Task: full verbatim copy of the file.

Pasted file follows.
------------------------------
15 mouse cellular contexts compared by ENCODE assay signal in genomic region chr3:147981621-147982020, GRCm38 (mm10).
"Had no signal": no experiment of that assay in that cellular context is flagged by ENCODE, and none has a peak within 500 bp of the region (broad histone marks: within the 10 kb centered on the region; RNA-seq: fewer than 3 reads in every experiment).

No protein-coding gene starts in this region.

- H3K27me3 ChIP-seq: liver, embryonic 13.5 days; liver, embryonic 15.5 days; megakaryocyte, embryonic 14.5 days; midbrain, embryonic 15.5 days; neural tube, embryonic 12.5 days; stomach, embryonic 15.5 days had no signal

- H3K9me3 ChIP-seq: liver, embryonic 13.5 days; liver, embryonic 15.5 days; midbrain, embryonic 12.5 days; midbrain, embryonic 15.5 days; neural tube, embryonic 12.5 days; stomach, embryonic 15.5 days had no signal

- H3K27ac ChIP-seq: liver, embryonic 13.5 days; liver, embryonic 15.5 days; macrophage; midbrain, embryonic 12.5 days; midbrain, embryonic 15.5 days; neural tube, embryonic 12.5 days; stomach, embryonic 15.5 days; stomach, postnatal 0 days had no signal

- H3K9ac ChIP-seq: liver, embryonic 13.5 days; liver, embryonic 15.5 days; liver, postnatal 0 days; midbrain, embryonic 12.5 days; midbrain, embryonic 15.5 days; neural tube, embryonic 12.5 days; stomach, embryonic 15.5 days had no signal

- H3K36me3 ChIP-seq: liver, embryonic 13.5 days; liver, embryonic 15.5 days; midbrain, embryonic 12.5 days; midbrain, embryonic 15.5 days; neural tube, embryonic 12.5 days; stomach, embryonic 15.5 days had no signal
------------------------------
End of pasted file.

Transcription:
15 mouse cellular contexts compared by ENCODE assay signal in genomic region chr3:147981621-147982020, GRCm38 (mm10).
"Had no signal": no experiment of that assay in that cellular context is flagged by ENCODE, and none has a peak within 500 bp of the region (broad histone marks: within the 10 kb centered on the region; RNA-seq: fewer than 3 reads in every experiment).

No protein-coding gene starts in this region.

- H3K27me3 ChIP-seq: liver, embryonic 13.5 days; liver, embryonic 15.5 days; megakaryocyte, embryonic 14.5 days; midbrain, embryonic 15.5 days; neural tube, embryonic 12.5 days; stomach, embryonic 15.5 days had no signal

- H3K9me3 ChIP-seq: liver, embryonic 13.5 days; liver, embryonic 15.5 days; midbrain, embryonic 12.5 days; midbrain, embryonic 15.5 days; neural tube, embryonic 12.5 days; stomach, embryonic 15.5 days had no signal

- H3K27ac ChIP-seq: liver, embryonic 13.5 days; liver, embryonic 15.5 days; macrophage; midbrain, embryonic 12.5 days; midbrain, embryonic 15.5 days; neural tube, embryonic 12.5 days; stomach, embryonic 15.5 days; stomach, postnatal 0 days had no signal

- H3K9ac ChIP-seq: liver, embryonic 13.5 days; liver, embryonic 15.5 days; liver, postnatal 0 days; midbrain, embryonic 12.5 days; midbrain, embryonic 15.5 days; neural tube, embryonic 12.5 days; stomach, embryonic 15.5 days had no signal

- H3K36me3 ChIP-seq: liver, embryonic 13.5 days; liver, embryonic 15.5 days; midbrain, embryonic 12.5 days; midbrain, embryonic 15.5 days; neural tube, embryonic 12.5 days; stomach, embryonic 15.5 days had no signal